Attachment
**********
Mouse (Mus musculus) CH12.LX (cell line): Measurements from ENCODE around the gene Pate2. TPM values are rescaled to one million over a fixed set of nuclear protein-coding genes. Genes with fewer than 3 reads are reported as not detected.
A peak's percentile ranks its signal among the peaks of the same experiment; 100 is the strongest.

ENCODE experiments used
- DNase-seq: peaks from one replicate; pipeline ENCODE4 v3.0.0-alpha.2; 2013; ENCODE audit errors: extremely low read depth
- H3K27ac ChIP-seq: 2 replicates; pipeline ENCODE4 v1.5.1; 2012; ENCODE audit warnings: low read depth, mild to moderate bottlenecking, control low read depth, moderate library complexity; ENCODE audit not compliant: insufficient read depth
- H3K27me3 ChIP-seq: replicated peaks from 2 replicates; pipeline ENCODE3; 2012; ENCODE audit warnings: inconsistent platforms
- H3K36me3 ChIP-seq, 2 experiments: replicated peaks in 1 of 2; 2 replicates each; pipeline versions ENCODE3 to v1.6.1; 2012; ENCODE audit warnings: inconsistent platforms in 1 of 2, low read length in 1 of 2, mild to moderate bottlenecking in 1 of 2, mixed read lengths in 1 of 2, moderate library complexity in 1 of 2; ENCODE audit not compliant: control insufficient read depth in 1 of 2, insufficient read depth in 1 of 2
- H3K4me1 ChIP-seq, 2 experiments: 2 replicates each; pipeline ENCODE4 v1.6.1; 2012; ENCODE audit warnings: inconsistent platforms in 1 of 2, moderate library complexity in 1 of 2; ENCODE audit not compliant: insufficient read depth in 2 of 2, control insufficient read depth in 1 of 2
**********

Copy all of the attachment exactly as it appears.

Mouse (Mus musculus) CH12.LX (cell line): Measurements from ENCODE around the gene Pate2. TPM values are rescaled to one million over a fixed set of nuclear protein-coding genes. Genes with fewer than 3 reads are reported as not detected.
A peak's percentile ranks its signal among the peaks of the same experiment; 100 is the strongest.

ENCODE experiments used
- DNase-seq: peaks from one replicate; pipeline ENCODE4 v3.0.0-alpha.2; 2013; ENCODE audit errors: extremely low read depth
- H3K27ac ChIP-seq: 2 replicates; pipeline ENCODE4 v1.5.1; 2012; ENCODE audit warnings: low read depth, mild to moderate bottlenecking, control low read depth, moderate library complexity; ENCODE audit not compliant: insufficient read depth
- H3K27me3 ChIP-seq: replicated peaks from 2 replicates; pipeline ENCODE3; 2012; ENCODE audit warnings: inconsistent platforms
- H3K36me3 ChIP-seq, 2 experiments: replicated peaks in 1 of 2; 2 replicates each; pipeline versions ENCODE3 to v1.6.1; 2012; ENCODE audit warnings: inconsistent platforms in 1 of 2, low read length in 1 of 2, mild to moderate bottlenecking in 1 of 2, mixed read lengths in 1 of 2, moderate library complexity in 1 of 2; ENCODE audit not compliant: control insufficient read depth in 1 of 2, insufficient read depth in 1 of 2
- H3K4me1 ChIP-seq, 2 experiments: 2 replicates each; pipeline ENCODE4 v1.6.1; 2012; ENCODE audit warnings: inconsistent platforms in 1 of 2, moderate library complexity in 1 of 2; ENCODE audit not compliant: insufficient read depth in 2 of 2, control insufficient read depth in 1 of 2